Obsidio cover reveal

The third cover for the Illuminae series was revealed by Entertainment Weekly today and I am beyond excited for it.

I’ll let the cover do the talking.

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Photo from Entertainment Weekly (note the watermark 🙂 )

HOW GORGEOUS!

The cover is very dark in comparison to the bright blue and red of the first two covers, which makes me wonder whether we’re going to be faced with an even darker story.

The type on the front ‘live a life worth dying for’ is quite ominous as well, and makes me wonder just how dangerous it may be for our characters.

I’m both excited and nervous to read this finale. I can’t wait to see how all the characters interact and what amazing ideas Kaufman and Kristoff will come up with for their finale, and I have high expectations considering the first two books have done nothing but impress.

However I am also worried about the emotional turmoil I might be left in when this series is over.

Let me know whether you like the cover or if you’re excited to read this. Do you have any theories about how this finale will all play out?

Obsidio will be released March 13th, 2018.

 

Tolkien’s novel published after 100 years

 

After a hundred years since J.R.R Tolkien began working on his book ‘Beren and Lúthien’, it was finally published yesterday on June 1st.

The novel was edited by Christopher Tolkien, Tolkien’s son who also edited the posthumous novel ‘The Silmarillion’.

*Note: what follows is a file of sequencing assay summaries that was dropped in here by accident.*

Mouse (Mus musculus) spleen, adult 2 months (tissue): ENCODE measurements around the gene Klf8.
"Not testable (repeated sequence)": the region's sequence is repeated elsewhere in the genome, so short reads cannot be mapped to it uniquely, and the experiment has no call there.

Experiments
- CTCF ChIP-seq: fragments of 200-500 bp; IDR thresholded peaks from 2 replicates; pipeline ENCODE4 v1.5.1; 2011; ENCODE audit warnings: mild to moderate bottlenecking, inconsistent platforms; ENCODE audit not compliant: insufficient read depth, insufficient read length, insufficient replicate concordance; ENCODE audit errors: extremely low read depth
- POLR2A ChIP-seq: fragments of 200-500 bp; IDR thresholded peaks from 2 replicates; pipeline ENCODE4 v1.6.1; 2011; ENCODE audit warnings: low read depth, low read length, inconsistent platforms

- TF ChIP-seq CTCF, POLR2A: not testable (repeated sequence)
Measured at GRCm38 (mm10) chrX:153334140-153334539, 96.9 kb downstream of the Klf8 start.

The book gives us a closer look at the story and romance of Beren and Lúthien, an elf and a human, who featured heavily in ‘The Silmarillion’.

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Official cover for ‘Beren and Lúthien’ labelled for reuse from Google.

Tolkien scholar John Garth said that the novel was written after Tolkien returned from the Somme in World War I.

“He’d lost two of his dearest friends on the Somme and you can imagine he must have been inside as much of a wreck as he was physically.” Mr Garth said.

Mr Garth also said Tolkien watched his wife Edith dance in a glade of white flowers on a trip to East Yorkshire, which later become one of the pivotal scenes in the story.

That is why many, including myself, believe it was a dedication to his wife.

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Tolkien’s grave where his wife and himself are named Luthien and Beren. Photo by Mike Knell, used from flickr with permission

Tolkien has been one of the most influential fantasy writers of our modern times, and much of Tolkien’s work is inspired from the horrors he experienced in war.

I won’t deny that he is a product of his time, but he makes beautiful comments on the human condition, and of our capacity for destruction and recreation.

This gift for story-telling and powerful metaphor about human nature is so evident in his more famous works ‘The Hobbit’ and ‘The Lord of the Rings’.

I am excited and eager to pick up a copy of ‘Beren and Lúthien’ from my local QBD bookstore and decide for myself whether it’s a truly great fantasy story with new twists and authenticity, or if it simply relies on Tolkien’s past success and fame.

I hope that this new novel stays true to Tolkien’s wonderful allegories for human nature, whilst also innovating and expanding on these concepts.

After the news last week about recovering Sylvia Plath’s poems, and more news this week about an undiscovered Edith Wharton play being found in Texas archives, literature is alive and thriving with discoveries from the past greats of story-telling.

Is anyone else as excited as me about all these discoveries and new content? Or do you think we should stick to enjoying new and modern works?

Sylvia Plath poems discovered